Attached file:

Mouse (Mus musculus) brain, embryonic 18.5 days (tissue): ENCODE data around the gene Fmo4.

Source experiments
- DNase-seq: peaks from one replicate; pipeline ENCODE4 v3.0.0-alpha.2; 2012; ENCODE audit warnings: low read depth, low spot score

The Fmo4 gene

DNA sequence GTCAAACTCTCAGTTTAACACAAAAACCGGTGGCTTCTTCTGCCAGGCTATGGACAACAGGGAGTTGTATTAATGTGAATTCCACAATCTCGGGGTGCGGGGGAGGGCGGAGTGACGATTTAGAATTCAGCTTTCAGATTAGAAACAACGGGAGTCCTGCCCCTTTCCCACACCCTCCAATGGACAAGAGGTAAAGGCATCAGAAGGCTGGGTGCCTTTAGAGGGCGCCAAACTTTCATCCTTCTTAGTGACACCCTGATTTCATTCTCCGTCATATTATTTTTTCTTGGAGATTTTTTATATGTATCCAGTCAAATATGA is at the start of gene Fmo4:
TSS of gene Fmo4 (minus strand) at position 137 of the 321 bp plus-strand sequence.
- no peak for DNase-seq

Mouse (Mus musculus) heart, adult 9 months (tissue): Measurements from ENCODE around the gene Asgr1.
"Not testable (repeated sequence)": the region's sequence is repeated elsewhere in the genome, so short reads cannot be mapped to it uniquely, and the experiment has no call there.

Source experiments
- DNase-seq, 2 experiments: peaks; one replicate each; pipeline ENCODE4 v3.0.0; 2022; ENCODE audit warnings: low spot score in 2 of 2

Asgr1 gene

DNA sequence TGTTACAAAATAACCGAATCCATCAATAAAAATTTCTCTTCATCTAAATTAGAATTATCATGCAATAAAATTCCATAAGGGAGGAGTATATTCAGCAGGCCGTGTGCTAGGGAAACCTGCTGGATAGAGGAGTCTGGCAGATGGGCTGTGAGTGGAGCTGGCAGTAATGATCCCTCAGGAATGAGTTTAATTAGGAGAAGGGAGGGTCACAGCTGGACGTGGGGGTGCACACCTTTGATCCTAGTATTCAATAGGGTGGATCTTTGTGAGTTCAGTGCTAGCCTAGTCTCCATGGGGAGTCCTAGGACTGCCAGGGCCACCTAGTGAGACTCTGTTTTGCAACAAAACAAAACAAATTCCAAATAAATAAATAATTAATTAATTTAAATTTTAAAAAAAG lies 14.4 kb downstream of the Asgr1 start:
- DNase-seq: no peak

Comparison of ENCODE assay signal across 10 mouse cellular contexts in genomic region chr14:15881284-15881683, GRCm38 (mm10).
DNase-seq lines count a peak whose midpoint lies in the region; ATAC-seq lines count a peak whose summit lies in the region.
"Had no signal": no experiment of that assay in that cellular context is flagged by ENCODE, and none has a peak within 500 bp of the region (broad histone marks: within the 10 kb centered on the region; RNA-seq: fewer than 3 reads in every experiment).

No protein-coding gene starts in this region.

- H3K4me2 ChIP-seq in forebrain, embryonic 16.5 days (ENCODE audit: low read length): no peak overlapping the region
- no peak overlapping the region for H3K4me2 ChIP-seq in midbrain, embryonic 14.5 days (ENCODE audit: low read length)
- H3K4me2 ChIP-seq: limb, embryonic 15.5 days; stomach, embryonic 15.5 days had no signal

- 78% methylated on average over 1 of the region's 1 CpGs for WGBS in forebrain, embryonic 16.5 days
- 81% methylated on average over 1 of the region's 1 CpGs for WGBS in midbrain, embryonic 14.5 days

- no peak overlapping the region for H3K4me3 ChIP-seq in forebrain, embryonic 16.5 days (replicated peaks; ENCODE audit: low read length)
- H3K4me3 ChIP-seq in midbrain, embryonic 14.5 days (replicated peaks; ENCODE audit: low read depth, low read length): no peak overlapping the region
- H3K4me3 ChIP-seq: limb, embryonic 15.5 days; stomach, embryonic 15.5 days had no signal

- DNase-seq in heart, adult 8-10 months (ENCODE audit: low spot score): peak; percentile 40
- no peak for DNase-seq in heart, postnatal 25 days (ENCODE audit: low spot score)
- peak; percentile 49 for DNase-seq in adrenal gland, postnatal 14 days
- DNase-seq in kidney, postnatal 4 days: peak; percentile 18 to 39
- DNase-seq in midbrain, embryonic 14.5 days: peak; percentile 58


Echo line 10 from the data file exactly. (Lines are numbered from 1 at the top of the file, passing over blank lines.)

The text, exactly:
Source experiments